🔼The name Decapolis in the Bible
The name Decapolis belonged to a region almost exclusively east of the Jordan, so technically not part of the Roman province of Judea or even of Israel. It consisted of a, what seems, arbitrary cluster of cities, which included Gerasa (possibly connected to the land of the Gerasenes, mentioned in Mark 5:1 and Luke 8:26), Gadara (possibly connected to the land of the Gadarenes, mentioned in Matthew 8:28), Scythopolis (probably the same as the Biblical Beth-shean, which was the only one west of the Jordan), Philadelphia and possibly Damascus, the capital of Syria.
How many proper urban centers there actually were in Decapolis isn't clear. Several contemporary ancient historians such as Pliny the Elder, Josephus and some others list up to nineteen different names, but, for instance, Pliny lists Damascus while Josephus doesn't (for more on Josephus, see our article on Dalmanutha).
What is clear, however, is that Decapolis was notorious for its blending of Semitic and Greco-Roman cultures, even to the extent that diffusion and assimilation on both sides formed a recognizable Decapolitan sub-culture. The cities were autonomous, insofar that word applied to a Rome-ruled existence, but enjoyed a blooming trade among each other and neighboring societies.
The name Decapolis occurs three times in the Bible. The gospel of Matthew mentions that in His early ministry, Jesus attracted people from Galilee, Decapolis, Jerusalem and Judea (Matthew 4:25). These four names provide quite some geographical overlap, and it seems plausible that Matthew meant to say that people from four major and differing schools of thought found themselves interested in Jesus.
All three synoptic gospels mention the story of the man named Legion (by Matthew portrayed as two unnamed men), whose exorcism is also a cunning commentary on the goings on of the times (Matthew 8:28-34, Mark 5:1-20, Luke 8:26-40; see our article on the name Legion for more details). Only Mark adds that the man formerly known as Legion began to proclaim in Decapolis what great things Jesus had done for him (Mark 5:20). Mark is also the only one who reports that Jesus went from Tyre to Sidon to the Sea of Galilee and into Decapolis, where He healed a deaf-mute man (Mark 7:31).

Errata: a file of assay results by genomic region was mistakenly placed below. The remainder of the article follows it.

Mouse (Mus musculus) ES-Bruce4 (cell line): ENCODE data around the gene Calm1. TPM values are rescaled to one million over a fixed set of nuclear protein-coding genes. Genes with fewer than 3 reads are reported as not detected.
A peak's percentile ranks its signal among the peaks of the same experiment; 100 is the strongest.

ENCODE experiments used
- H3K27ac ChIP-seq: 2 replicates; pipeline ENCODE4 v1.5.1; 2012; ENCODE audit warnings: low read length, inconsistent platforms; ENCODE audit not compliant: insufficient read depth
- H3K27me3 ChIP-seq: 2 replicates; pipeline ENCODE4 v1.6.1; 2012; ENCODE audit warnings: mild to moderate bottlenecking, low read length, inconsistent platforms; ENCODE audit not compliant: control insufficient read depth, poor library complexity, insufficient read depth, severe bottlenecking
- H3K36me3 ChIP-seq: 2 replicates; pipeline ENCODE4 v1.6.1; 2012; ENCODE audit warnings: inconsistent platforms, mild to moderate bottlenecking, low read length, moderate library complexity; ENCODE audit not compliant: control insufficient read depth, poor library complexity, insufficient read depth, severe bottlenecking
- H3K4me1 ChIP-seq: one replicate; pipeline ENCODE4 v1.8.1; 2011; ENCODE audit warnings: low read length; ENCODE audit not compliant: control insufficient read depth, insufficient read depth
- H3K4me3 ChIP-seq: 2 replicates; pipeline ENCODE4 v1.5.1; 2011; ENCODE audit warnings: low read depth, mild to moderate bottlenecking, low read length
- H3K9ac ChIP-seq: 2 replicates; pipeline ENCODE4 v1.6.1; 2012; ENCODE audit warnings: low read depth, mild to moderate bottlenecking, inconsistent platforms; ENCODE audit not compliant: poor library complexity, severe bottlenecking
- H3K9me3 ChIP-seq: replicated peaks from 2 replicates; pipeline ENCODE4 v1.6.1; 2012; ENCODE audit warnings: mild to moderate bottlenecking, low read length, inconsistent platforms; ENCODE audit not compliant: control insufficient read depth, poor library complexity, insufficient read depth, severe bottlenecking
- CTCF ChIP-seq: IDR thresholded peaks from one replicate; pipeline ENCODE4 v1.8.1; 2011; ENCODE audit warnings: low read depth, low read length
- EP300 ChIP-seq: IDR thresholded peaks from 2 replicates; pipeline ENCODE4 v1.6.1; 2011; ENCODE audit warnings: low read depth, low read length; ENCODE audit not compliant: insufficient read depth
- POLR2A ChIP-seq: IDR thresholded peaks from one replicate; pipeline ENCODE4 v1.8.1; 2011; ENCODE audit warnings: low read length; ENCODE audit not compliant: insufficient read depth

🔼Etymology of the name Decapolis
The name Decapolis consists of two elements. The first part is the common cardinal number δεκα (deka), meaning ten:
The second part of our name is the word πολις (polis), meaning city:
The name Decapolis does not mean Ten Cities, because (a) there were more than ten, and (b) the word for city is singular. The name Decapolis appears to reflect the idea that its cluster of cities together formed a closed unit, which might as well have existed as if behind its collective wall. The word δεκα (deka), in this case, also doesn't denote a quantity between nine and eleven, but rather the whole of one, arbitrarily large collection.
All this considered it's difficult to come up with a equivalent translation; the English language simply doesn't feature the mechanisms used to form this name. But to the locals back then, the name Decapolis probably sounded like the name The United States does to us.